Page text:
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Spectator sport

Spectator Sport: Glove story

25 February 2012

1:00 PM

25 February 2012

1:00 PM

My foul-mouthed friend Claudine had it about right after seeing Michael ‘full-­frontal’ Fassbender’s latest sex-and-angst gloomathon, Shame. ‘I didn’t know where to look,’ she said, ‘when Carey Mulligan started singing.’ And anybody who’s spent any time caring about Arsenal these past few years won’t have known where to look as the team was pulled apart by an ageing Milan side, before collapsing to Sunderland in the FA Cup.

If you want a long and happy life with the full complement of legs, it’s always best to keep on the right side of Roy Keane. But the Cork man was on to something when he complained about the number of Arsenal players wearing gloves: ‘No professional footballer worth his salt should enter the field of play in gloves. They should have been worrying about playing for their manager, not worrying about getting cold hands.’

So it’s all about tough glove, then. We northern European types don’t have much time for tights, snoods, or even gloves. Typical Mediterranean softies. But indeed Arsenal have become pretty dismal, and it will be a sad day when the casual football fan looks on an Arsenal game much as you would a Bolton or QPR game. If Arsène Wenger does go, and his marvellous project does run into the sand, it would be good if he were treatedwith the respect and love his great vision deserves. Even by those fans of other, less attractive teams. It would be a passing that needs a Wagnerian accompaniment… Siegfried’s funeral march perhaps, always a big favourite round the Archway Road. But hey, it might not happen. After all, Arsenal weren’t effectively booted out of the Champions League by, say, Young Boys of Berne. Milan are top of Serie A and have won the European Cup seven times: seven times more than Arsenal, or indeed any London club.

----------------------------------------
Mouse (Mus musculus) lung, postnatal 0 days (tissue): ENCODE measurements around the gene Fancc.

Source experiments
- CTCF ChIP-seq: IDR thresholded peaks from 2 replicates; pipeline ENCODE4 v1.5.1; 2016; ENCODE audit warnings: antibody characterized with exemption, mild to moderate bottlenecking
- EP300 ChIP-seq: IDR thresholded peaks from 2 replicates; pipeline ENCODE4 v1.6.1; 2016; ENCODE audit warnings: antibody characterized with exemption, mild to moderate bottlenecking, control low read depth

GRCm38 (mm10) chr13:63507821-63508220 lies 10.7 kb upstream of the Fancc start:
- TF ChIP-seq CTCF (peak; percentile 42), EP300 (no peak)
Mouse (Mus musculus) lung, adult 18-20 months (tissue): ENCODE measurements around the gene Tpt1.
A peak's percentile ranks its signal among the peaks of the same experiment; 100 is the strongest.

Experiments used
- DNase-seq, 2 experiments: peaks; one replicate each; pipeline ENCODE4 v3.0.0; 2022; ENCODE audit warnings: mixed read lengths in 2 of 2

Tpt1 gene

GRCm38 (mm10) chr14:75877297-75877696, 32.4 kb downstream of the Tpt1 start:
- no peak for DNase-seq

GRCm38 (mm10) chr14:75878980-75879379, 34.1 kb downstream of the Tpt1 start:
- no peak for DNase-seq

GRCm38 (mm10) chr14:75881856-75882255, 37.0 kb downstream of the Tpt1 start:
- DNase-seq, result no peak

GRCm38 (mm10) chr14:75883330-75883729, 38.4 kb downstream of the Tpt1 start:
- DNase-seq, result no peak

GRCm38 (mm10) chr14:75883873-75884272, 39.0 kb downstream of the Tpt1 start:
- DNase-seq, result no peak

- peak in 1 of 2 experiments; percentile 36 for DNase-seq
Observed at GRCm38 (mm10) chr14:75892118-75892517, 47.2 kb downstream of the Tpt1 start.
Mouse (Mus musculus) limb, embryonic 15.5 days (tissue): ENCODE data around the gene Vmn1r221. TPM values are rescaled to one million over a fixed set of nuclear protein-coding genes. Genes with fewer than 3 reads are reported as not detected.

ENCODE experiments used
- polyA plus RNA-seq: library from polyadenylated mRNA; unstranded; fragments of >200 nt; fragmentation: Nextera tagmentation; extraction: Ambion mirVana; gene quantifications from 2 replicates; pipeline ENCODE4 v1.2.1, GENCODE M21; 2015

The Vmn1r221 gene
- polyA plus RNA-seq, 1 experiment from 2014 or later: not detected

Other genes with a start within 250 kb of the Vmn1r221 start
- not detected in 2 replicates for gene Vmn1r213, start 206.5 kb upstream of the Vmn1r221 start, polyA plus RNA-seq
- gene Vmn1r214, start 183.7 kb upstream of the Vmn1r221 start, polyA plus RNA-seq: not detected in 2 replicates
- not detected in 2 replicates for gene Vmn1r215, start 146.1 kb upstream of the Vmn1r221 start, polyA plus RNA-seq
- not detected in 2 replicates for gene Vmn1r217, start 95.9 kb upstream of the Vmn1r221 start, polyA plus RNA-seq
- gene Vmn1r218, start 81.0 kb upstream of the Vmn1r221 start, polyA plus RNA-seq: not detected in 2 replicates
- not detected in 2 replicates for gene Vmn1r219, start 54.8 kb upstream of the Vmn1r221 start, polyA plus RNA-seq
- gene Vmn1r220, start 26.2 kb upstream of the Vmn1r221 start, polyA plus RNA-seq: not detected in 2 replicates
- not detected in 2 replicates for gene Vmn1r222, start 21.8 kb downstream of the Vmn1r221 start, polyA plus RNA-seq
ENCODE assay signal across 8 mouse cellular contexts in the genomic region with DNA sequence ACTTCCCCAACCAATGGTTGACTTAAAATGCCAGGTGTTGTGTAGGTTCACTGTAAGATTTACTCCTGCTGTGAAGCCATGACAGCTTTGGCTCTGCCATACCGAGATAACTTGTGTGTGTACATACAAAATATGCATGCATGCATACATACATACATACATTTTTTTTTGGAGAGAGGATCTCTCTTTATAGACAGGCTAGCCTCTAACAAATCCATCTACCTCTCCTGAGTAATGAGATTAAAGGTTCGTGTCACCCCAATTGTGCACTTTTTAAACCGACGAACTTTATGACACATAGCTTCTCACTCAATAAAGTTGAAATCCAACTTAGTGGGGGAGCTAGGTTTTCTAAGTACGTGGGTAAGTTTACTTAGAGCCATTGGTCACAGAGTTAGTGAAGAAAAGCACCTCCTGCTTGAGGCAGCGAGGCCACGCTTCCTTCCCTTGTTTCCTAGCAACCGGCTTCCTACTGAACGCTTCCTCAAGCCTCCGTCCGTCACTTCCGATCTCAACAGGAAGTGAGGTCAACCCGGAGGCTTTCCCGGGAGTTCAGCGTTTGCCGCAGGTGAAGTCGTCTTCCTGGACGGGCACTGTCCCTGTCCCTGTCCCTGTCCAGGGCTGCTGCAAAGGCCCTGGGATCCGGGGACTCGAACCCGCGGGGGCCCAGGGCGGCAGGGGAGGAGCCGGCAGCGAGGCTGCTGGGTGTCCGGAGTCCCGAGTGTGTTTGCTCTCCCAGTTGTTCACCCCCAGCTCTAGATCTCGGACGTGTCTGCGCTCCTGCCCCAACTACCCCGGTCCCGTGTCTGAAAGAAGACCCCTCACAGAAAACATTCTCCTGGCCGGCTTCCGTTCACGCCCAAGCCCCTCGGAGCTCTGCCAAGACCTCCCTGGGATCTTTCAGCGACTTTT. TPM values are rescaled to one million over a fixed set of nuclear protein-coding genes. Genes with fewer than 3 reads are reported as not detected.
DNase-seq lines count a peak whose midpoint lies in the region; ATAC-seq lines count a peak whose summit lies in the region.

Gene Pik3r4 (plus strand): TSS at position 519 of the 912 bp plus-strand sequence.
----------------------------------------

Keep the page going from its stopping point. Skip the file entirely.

The heavyweight Klitschko brothers, Vitali and Wladimir, are both PhDs, speak five or six languages each, and behave with considerable dignity. Vitali’s slapping, spitting, loopy opponent at the weekend, Dereck Chisora, is a posh Zimbabwean of considerable means. He lives in Hampstead, but wants to be seen as a gangster, though you’ll forgive me if I don’t say that to his face. He tweets as @dellboychisora. The other night he tweeted: ‘I’ll fight David Haye. I gave him the mic and he glassed me so 1 to him and 1 to me.’ With its mixture of pseudo-toughness, boasting, retribution and a sense of grievance, that message tells you a lot about the modern urban psyche. When he advanced through the crowd at the post-fight press conference, with a couple of substantially built citizens at his side, most of us would have scarpered pronto. Haye understandably thought that would be bad for his image so threw the first punch. I bet he regrets it now. But Chisora apart, boxers are without doubt the best-behaved, politest, most considerate of sportsmen. And whether they’re marquee names or the humblest of gym fodder, they are always available to talk.

Still time to catch one of the jewels of the current BBC output. I was lucky enough to know Clare ­Balding when she wrote for the Observer. She is every bit as honourable, funny and clever as she appears. She was of course head girl at school and president of the Cambridge Union and as far as I am concerned should soon be running the country. What she is actually doing is presenting a marvellous little 15-minute programme on Radio 4 called Sport and the British. Her choice of subjects is magical (from boxing and immigration to women in sport, sport in wartime, Irish politics, and of course why everyone hates the English) and her research impeccable. It runs till 9 March and please don’t miss it.

Roger Alton is an executive editor at the Times.

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